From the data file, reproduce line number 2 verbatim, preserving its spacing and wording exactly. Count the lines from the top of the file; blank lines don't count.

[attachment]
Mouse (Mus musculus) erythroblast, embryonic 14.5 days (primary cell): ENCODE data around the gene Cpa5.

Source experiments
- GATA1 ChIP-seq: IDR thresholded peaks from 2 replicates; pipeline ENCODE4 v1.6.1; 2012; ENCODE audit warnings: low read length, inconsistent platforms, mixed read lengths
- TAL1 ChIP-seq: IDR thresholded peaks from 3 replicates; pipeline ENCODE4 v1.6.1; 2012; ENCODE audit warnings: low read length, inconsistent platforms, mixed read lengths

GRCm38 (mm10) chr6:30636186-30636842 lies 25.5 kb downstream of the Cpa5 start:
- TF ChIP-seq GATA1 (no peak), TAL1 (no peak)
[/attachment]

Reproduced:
Source experiments